A Different Perspective on What Happened at COP-28

A few days ago, I posted at this blog my personal take on what happened at COP-28 in Dubai (and what didn’t happen).  Feedback from readers indicates that some people found my assessment helpful and realistic, but it’s conceivable that some found it insufficiently enthusiastic.  So, today, I’m pleased to offer some potential balance.  It comes from my most recent podcast interview, which was with Amy Harder, the founding Executive Editor of Cipher News, who expresses her pleasant surprise with the outcome from the recent 28th Conference of the Parties of the United Nations Framework Convention on Climate Change (COP 28) in Dubai during a special post-COP episode of “Environmental Insights: Discussions on Policy and Practice from the Harvard Environmental Economics Program.”   The podcast is produced by the Harvard Environmental Economics Program. Listen to the interview here.

Amy Harder notes, “I think the results [of the COP], although not perfect, and certainly not as strong as some delegates had wanted, it’s certainly stronger than I had anticipated. I think this line in the… agreement about transitioning away from fossil fuels, this will be cited in every protest, and probably lawsuits in the coming years, decades, and centuries. And that’s a big deal. Even if it wasn’t a phase out or phase down, it still was stronger than I had thought was possible.”

Harder recognizes that it will be challenging to wean the world off fossil fuels, considering that aggregate energy consumption has continued to rise over the past three decades.

“We call it the energy transition, but we actually have only added clean energy on top of oil, natural gas, and coal. We actually haven’t even begun the process of displacing fossil fuels with clean energy. That’s because of growing energy demand, and a lot of other factors that we can get into. But those two goals – tripling [the production of] renewable energy, and [enhanced] energy efficiency… those can happen even while we continue being dependent upon fossil fuels.”

Harder also expresses surprise at the ease with which negotiators reached agreement on the operationalization of the Loss and Damage Fund, which is intended to help support developing countries suffering severe impacts from climate change.

“I think it was interesting and very strategically smart on behalf of the UAE government to come out of the gate on basically the first day of COP in Dubai with an agreement on loss and damage,” she says. “That was really set to be a controversial point that was really taken off the table relatively quickly in a positive way.”

Harder and I agree that the number of private companies and entrepreneurs at the COP continues to grow every year as they become more and more aware of the need to build awareness around clean energy technologies.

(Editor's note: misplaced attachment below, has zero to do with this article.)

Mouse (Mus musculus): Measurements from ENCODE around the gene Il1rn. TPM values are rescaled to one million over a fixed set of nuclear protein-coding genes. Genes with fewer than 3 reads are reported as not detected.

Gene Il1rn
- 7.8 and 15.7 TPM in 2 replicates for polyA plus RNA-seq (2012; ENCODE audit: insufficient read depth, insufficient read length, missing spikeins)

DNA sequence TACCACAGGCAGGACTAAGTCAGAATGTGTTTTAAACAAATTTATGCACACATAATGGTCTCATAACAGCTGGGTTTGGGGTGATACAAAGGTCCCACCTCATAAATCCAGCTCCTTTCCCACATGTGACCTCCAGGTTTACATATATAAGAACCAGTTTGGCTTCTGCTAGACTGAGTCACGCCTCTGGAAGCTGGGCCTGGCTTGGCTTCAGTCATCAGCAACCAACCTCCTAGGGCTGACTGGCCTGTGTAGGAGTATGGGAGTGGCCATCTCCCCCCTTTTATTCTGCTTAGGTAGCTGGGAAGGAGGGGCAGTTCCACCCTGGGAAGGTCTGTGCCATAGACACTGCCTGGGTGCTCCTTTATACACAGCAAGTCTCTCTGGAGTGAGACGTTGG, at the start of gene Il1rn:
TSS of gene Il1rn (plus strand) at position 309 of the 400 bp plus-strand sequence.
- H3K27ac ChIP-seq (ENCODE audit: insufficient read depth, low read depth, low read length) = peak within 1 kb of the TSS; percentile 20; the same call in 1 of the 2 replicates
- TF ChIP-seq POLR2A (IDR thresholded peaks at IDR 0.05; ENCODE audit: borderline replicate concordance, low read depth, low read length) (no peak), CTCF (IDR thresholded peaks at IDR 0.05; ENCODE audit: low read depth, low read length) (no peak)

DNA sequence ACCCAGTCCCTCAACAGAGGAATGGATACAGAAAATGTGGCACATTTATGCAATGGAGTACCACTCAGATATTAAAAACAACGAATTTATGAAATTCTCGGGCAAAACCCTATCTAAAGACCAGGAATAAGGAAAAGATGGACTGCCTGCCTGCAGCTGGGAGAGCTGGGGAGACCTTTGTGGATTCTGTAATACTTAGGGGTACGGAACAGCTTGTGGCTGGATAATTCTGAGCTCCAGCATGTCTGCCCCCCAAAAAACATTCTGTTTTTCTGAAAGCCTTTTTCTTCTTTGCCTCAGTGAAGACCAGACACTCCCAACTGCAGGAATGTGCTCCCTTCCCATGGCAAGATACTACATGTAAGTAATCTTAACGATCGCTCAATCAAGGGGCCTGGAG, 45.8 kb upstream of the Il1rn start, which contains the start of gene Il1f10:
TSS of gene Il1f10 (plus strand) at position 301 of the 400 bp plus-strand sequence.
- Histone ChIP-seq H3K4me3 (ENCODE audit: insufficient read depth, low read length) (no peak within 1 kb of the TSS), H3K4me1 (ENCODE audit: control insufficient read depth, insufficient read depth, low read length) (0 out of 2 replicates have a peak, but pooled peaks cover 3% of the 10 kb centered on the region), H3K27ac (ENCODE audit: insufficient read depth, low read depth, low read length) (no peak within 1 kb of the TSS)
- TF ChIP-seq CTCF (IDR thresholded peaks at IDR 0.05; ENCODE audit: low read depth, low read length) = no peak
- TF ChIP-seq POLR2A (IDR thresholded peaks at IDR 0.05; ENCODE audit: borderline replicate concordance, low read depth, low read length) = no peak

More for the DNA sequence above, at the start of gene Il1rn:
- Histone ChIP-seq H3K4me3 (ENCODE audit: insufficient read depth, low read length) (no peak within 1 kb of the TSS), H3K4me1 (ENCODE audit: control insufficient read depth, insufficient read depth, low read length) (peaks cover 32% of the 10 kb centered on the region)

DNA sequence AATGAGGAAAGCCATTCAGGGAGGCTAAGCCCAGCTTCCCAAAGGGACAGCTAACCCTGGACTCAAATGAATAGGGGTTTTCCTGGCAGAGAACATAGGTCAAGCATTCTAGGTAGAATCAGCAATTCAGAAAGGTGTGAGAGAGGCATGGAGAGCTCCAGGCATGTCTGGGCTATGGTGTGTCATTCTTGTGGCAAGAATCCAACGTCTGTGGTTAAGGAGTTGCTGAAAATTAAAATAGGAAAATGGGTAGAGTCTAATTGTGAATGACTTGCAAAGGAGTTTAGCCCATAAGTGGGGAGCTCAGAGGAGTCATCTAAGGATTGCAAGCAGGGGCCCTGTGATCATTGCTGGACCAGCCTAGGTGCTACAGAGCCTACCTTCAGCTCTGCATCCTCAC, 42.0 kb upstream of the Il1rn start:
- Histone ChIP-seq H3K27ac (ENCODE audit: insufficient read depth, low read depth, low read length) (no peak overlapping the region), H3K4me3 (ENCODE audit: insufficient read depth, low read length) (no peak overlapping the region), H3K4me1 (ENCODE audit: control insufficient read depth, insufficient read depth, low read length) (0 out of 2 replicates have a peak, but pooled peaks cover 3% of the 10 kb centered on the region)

“We need… two to three different ledgers of climate action, and one is over time reducing fossil fuels, but two, commercializing the technologies that will replace them. And that’s what we saw in Dubai, and that’s really significant,” she remarks. “We can expect to see climate entrepreneurs attending COPs much more in the future now, and I think that’s significant, and we will only see that more as the Dubai consensus percolates into our society.”

She and I also agree that the lack of agreement at the COP on carbon markets (Article 6 of the Paris Agreement) was a significant disappointment.

“It really comes at a pivotal time for this industry, which has been facing… a lot of questions about the efficacy of carbon offsets and the markets themselves,” she says. “Hopefully at the next COP, with the Global Stocktake and the statement about fossil fuels in not only the review mirror but in motion… negotiators can really focus and get more resolution on the carbon markets question because it really is an essential part of managing carbon effectively in the decades and centuries to come.”

My conversation with Amy Harder is the 14th and final episode of 2023 in the Environmental Insights series.  Click here if you wish to subscribe to the Cipher News weekly newsletter.  

Finally, I hope you will listen to this 56th episode of the Environmental Insights series, with future episodes scheduled to drop each month.  You can find a transcript of our conversation at the website of the Harvard Environmental Economics Program.  Previous episodes have featured conversations with:

“Environmental Insights” is hosted on SoundCloud, and is also available on iTunesPocket CastsSpotify, and Stitcher.